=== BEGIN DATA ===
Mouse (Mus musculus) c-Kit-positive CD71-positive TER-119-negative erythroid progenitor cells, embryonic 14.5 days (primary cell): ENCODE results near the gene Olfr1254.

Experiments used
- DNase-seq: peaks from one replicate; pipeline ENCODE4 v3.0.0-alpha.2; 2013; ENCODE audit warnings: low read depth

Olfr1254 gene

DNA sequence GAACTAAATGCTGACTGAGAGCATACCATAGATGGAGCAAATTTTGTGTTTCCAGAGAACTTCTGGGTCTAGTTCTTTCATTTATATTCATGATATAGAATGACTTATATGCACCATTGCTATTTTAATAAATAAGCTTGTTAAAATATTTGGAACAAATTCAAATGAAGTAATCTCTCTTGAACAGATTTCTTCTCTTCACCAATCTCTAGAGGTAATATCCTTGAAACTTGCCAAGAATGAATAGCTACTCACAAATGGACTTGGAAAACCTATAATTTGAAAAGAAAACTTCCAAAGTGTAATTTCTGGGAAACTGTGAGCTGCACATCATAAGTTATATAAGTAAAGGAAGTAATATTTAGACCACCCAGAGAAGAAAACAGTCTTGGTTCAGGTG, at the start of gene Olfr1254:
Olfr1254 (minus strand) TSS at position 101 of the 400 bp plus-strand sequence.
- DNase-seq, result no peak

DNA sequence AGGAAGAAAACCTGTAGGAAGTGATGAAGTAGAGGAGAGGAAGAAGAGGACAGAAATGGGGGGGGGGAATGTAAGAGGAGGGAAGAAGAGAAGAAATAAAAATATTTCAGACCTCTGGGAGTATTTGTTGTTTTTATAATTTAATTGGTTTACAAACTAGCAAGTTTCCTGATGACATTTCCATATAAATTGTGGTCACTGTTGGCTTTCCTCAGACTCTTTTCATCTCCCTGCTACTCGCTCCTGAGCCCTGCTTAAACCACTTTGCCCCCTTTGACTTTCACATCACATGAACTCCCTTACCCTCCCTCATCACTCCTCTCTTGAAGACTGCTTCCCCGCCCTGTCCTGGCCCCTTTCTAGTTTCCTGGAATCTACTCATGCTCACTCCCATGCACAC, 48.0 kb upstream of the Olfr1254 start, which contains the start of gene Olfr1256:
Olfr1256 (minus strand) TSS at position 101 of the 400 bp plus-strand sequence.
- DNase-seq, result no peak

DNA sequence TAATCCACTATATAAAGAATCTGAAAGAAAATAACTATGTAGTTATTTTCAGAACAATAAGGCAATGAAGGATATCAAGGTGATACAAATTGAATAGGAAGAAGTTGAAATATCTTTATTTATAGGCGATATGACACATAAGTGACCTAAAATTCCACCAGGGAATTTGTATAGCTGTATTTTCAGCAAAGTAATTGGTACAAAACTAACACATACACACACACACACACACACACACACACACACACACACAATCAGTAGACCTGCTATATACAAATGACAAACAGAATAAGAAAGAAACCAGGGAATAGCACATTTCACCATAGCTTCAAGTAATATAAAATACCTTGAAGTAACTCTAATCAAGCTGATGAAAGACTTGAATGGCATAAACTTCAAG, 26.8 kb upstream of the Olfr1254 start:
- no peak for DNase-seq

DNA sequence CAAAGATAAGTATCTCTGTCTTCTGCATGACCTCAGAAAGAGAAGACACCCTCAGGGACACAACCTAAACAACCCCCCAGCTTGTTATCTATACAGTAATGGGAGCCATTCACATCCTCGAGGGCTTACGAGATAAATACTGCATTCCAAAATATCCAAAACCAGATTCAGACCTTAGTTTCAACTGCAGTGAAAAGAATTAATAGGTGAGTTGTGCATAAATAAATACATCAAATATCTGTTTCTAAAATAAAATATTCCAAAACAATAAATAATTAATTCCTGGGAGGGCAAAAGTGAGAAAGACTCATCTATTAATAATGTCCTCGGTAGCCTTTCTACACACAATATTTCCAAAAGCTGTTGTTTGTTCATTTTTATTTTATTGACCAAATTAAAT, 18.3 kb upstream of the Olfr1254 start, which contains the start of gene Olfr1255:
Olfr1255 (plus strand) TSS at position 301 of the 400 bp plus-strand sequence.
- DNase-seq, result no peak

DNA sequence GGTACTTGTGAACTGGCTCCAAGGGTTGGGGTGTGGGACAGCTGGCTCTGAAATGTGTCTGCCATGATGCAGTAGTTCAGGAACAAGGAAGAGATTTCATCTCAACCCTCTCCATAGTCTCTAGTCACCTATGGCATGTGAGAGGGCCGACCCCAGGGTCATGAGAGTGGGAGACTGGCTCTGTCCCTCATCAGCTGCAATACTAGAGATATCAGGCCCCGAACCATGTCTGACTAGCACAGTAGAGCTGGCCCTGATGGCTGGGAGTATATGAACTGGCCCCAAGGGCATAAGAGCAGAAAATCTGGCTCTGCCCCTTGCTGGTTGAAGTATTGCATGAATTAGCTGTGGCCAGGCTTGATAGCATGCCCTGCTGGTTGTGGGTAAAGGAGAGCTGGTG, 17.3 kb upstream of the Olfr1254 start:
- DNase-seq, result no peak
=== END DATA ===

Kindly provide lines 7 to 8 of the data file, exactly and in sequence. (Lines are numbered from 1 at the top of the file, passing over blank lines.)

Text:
- DNase-seq, result no peak

DNA sequence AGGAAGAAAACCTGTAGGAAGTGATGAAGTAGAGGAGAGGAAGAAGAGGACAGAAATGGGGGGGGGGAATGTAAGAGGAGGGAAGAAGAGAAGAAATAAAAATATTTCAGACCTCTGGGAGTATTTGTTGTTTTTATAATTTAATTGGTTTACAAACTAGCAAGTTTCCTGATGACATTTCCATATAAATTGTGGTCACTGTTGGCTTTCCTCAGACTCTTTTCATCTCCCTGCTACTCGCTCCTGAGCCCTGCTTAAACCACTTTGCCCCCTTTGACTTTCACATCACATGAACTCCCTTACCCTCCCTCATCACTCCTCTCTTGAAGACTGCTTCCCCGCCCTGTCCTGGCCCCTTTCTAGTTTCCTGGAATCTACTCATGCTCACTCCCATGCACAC, 48.0 kb upstream of the Olfr1254 start, which contains the start of gene Olfr1256: